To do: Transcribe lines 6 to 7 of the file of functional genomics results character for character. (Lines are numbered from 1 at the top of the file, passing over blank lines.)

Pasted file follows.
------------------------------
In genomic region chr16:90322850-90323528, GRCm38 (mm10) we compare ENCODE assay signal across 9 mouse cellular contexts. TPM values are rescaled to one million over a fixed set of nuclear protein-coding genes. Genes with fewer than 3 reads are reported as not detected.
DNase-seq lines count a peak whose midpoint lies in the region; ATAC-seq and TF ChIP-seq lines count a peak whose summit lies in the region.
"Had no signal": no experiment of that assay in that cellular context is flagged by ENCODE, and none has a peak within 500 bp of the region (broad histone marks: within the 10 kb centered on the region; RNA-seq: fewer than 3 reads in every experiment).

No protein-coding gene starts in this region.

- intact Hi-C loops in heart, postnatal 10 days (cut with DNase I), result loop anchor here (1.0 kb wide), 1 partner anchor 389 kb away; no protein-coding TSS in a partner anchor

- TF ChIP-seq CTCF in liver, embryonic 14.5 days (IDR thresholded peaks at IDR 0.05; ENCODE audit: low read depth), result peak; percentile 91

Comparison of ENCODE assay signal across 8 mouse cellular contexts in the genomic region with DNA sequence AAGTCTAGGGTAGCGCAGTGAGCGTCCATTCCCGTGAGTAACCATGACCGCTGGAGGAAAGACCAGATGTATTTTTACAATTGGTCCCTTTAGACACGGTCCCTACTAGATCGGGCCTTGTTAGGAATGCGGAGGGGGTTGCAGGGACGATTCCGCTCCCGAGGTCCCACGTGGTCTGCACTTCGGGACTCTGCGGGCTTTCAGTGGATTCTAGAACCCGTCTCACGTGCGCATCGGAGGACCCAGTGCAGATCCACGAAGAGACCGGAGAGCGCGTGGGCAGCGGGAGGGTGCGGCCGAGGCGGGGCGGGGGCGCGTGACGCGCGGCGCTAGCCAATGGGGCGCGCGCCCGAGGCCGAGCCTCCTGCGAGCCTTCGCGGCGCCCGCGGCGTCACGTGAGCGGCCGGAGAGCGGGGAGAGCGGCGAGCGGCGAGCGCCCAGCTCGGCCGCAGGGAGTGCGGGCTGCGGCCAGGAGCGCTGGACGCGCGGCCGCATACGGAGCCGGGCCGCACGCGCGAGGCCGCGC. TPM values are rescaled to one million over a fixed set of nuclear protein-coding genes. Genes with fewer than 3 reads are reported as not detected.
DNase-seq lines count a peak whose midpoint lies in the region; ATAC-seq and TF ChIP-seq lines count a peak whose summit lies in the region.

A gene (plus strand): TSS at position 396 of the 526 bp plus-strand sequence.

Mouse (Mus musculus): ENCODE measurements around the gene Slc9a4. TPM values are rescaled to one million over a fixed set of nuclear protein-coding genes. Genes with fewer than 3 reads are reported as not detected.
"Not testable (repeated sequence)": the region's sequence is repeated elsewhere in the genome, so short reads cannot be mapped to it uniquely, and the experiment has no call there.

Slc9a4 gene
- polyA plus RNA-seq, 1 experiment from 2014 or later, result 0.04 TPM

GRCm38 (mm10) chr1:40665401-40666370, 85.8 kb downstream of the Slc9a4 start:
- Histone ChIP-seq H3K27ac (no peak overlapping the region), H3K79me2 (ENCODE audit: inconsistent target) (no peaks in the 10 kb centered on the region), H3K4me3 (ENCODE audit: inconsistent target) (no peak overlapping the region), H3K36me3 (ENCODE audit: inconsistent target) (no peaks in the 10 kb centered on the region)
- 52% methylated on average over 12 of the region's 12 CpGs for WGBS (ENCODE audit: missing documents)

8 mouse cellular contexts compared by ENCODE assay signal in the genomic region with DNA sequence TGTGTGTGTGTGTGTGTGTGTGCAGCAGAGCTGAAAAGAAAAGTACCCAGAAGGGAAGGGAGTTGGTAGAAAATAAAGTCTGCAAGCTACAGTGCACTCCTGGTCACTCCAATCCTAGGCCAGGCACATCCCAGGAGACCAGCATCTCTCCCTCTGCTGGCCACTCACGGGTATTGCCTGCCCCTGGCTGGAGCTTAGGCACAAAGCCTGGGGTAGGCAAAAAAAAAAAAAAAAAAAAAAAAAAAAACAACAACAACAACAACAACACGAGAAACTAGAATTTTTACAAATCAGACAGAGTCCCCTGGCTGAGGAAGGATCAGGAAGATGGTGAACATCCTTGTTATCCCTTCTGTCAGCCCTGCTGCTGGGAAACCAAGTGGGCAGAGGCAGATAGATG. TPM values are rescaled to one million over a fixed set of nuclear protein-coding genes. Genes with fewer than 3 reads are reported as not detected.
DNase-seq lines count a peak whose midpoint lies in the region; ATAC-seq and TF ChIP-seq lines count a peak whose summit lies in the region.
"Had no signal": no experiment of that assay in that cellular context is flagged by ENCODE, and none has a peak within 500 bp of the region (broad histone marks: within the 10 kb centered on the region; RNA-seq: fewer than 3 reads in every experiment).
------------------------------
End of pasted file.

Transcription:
- TF ChIP-seq CTCF in liver, embryonic 14.5 days (IDR thresholded peaks at IDR 0.05; ENCODE audit: low read depth), result peak; percentile 91

Comparison of ENCODE assay signal across 8 mouse cellular contexts in the genomic region with DNA sequence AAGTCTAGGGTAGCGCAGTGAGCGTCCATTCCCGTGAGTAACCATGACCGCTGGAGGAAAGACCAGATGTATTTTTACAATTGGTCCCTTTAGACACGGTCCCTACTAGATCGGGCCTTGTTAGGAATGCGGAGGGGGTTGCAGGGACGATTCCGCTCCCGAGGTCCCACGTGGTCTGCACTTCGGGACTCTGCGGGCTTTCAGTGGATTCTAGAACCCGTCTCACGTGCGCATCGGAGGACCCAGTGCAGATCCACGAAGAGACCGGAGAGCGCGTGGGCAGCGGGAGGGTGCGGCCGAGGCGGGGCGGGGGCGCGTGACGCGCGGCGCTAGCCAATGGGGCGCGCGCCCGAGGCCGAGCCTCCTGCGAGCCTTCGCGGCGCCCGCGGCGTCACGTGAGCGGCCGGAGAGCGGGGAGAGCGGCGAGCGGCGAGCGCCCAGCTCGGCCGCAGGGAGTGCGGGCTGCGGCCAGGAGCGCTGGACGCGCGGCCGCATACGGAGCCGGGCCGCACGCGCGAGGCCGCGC. TPM values are rescaled to one million over a fixed set of nuclear protein-coding genes. Genes with fewer than 3 reads are reported as not detected.